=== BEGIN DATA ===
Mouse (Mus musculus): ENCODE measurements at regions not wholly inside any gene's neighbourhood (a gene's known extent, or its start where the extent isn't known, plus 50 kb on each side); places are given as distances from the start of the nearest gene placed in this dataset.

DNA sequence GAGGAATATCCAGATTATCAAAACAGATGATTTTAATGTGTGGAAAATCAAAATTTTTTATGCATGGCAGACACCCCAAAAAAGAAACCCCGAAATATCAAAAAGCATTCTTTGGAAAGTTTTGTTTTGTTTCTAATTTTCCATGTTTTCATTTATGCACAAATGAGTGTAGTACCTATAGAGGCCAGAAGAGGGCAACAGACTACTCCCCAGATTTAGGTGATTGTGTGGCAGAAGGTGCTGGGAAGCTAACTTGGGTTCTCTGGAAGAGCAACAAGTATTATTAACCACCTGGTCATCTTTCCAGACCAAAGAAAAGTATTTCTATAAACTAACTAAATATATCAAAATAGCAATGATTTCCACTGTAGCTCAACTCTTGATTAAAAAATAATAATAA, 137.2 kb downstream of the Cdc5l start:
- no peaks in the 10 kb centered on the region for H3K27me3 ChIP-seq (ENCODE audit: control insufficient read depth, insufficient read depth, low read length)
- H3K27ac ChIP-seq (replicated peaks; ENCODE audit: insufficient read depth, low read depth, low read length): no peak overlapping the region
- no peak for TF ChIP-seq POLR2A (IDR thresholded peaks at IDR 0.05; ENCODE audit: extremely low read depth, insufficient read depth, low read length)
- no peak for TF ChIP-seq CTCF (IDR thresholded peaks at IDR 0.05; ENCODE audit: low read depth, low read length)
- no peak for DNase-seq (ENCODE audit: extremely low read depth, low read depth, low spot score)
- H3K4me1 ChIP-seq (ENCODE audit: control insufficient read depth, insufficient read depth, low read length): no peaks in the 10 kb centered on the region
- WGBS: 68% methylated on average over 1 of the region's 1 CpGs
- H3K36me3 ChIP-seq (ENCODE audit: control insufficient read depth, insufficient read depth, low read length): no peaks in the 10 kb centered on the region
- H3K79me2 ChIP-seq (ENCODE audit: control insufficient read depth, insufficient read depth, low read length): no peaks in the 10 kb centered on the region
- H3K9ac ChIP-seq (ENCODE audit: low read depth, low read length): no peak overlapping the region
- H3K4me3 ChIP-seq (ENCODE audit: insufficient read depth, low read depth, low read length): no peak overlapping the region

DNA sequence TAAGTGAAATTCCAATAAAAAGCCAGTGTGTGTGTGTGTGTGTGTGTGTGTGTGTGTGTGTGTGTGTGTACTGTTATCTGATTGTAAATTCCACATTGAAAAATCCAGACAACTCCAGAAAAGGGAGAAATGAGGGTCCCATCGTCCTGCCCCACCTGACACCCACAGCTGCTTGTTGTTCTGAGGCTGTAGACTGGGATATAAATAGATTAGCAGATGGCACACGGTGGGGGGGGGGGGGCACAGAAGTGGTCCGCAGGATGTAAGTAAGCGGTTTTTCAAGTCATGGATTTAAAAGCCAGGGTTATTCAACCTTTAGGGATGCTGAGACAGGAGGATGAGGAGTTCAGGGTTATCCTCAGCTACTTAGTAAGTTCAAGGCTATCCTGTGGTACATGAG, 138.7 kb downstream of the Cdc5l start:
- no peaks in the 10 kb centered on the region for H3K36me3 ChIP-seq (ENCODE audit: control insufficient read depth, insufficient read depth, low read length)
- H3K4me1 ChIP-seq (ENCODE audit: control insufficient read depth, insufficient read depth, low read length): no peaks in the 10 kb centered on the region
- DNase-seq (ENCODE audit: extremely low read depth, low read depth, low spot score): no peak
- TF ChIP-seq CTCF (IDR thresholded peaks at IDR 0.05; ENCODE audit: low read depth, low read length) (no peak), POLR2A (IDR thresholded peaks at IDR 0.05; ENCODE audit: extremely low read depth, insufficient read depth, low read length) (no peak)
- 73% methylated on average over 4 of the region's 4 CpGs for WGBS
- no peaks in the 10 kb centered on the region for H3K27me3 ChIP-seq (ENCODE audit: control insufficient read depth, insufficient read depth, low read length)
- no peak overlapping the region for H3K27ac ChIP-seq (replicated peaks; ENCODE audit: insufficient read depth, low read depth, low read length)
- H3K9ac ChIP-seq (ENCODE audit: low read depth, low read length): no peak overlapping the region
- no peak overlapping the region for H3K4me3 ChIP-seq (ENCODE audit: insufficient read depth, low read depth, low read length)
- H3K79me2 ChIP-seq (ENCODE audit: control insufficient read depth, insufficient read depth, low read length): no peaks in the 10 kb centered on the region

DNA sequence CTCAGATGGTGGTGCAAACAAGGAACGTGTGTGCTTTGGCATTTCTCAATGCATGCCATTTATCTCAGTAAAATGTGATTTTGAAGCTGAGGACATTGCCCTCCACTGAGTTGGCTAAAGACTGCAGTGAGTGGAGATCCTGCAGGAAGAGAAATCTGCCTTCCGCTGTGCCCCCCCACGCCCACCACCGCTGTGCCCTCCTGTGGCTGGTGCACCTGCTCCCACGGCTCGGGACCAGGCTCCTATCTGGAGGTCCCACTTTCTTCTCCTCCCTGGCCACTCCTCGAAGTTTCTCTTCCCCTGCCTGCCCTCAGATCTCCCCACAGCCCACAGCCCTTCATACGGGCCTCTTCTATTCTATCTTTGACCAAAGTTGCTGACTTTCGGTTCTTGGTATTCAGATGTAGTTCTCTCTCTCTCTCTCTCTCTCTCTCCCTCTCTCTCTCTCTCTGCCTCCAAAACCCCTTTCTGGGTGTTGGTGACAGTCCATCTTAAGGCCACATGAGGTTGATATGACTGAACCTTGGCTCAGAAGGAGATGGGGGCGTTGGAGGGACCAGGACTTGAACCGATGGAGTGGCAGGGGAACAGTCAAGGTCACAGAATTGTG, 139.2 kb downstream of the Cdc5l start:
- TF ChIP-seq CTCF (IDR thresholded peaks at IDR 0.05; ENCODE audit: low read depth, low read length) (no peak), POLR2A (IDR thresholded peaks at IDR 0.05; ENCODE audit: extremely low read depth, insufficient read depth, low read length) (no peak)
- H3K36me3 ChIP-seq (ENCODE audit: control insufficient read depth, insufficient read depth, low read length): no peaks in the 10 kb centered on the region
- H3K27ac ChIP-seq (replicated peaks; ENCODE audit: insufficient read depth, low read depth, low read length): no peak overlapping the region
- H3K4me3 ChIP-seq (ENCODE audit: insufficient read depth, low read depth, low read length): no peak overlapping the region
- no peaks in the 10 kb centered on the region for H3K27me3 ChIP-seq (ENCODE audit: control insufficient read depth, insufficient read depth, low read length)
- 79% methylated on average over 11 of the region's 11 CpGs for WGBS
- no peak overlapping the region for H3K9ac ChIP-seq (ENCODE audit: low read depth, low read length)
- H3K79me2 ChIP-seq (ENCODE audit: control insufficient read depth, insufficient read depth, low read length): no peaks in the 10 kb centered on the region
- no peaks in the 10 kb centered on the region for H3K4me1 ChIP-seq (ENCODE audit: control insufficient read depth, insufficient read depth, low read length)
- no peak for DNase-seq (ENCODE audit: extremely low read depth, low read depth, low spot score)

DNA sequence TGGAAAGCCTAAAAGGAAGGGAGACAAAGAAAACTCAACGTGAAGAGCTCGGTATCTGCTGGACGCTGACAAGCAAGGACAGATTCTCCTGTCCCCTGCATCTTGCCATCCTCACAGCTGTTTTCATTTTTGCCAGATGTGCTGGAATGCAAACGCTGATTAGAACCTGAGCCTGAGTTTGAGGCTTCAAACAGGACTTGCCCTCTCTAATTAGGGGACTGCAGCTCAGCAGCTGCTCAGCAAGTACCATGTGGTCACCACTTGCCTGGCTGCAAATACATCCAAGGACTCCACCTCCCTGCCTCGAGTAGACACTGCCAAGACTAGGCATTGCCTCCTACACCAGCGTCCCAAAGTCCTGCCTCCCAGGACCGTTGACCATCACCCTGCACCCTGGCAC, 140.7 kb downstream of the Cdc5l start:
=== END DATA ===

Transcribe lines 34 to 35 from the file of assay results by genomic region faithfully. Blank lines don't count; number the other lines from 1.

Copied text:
- no peaks in the 10 kb centered on the region for H3K4me1 ChIP-seq (ENCODE audit: control insufficient read depth, insufficient read depth, low read length)
- no peak for DNase-seq (ENCODE audit: extremely low read depth, low read depth, low spot score)